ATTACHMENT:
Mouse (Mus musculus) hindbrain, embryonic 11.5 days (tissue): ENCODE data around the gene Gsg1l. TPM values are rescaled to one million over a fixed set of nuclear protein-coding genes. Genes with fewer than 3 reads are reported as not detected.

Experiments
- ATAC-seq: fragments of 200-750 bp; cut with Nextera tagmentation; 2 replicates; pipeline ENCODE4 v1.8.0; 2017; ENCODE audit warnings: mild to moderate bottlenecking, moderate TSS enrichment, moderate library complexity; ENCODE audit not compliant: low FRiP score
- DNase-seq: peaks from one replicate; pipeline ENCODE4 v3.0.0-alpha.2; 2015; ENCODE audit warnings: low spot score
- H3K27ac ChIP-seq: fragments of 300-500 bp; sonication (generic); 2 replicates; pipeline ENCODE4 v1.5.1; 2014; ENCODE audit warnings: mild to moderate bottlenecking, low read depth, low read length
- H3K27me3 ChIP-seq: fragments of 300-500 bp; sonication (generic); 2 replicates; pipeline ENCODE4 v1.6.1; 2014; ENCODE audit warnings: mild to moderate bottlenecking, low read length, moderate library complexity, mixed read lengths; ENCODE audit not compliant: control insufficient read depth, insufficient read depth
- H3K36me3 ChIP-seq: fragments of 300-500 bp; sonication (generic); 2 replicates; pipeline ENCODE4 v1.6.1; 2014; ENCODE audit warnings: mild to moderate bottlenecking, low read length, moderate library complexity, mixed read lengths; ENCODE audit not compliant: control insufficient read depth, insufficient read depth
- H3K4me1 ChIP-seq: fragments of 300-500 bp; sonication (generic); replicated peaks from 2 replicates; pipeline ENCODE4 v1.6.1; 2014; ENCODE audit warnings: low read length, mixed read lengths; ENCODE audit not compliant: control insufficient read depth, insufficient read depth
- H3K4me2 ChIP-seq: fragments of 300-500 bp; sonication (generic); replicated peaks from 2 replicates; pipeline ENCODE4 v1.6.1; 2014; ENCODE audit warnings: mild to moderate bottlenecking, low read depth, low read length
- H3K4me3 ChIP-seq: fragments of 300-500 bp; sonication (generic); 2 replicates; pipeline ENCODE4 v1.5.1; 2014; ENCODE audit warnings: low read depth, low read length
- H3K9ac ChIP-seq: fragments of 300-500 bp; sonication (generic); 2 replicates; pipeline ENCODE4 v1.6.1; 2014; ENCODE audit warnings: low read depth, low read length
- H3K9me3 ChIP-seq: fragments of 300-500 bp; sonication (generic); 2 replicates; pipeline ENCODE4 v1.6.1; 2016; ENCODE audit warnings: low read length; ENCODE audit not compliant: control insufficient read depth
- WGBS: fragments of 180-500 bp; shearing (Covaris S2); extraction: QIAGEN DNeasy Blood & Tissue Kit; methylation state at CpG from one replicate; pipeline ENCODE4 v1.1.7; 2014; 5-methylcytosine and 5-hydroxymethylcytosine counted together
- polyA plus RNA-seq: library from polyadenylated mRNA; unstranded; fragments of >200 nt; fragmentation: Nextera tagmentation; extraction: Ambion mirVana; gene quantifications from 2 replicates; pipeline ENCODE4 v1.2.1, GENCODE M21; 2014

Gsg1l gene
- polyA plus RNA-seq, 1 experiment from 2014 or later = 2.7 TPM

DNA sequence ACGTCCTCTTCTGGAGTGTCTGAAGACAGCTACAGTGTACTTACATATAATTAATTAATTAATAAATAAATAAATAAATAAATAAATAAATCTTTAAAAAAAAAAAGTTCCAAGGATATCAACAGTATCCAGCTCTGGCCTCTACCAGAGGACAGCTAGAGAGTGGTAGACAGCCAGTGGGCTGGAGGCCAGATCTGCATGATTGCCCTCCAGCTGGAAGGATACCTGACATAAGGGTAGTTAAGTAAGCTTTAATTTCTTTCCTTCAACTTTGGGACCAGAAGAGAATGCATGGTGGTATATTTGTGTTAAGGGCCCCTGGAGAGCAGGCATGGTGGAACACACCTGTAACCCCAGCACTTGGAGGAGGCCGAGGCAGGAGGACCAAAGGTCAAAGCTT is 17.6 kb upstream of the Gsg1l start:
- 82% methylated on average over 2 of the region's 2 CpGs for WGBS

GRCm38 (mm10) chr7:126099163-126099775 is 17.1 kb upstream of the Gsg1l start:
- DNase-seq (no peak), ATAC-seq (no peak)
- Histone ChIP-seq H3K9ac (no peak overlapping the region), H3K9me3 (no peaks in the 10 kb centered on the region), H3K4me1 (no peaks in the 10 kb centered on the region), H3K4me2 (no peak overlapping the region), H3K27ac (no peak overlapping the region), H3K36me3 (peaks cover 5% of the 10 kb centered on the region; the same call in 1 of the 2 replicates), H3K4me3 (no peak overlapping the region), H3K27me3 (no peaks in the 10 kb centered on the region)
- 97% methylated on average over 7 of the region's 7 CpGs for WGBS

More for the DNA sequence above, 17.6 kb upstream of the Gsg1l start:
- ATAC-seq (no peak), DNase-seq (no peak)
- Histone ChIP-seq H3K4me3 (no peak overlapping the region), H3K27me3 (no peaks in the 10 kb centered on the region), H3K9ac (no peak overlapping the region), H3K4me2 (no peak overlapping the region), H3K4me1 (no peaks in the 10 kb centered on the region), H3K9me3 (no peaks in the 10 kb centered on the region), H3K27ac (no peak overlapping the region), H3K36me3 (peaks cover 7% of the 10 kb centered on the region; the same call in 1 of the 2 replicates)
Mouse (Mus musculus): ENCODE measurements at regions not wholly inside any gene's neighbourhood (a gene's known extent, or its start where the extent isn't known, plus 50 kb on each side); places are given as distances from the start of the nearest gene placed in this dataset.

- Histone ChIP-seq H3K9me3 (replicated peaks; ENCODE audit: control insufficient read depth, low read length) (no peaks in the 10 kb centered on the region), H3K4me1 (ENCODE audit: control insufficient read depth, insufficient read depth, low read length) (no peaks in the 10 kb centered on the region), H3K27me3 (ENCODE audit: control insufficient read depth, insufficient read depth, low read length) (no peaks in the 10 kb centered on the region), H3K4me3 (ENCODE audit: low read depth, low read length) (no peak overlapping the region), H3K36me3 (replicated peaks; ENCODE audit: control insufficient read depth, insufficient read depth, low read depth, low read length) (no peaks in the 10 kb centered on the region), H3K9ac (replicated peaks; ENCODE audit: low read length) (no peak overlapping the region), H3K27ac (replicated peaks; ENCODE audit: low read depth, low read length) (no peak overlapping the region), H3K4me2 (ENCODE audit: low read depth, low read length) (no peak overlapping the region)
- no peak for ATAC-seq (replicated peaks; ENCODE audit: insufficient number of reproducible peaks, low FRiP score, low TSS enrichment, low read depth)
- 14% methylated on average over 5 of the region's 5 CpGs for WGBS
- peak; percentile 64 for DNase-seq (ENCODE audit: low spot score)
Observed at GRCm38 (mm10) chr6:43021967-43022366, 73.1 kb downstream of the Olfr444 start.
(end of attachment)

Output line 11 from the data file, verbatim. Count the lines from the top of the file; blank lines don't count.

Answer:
- H3K9ac ChIP-seq: fragments of 300-500 bp; sonication (generic); 2 replicates; pipeline ENCODE4 v1.6.1; 2014; ENCODE audit warnings: low read depth, low read length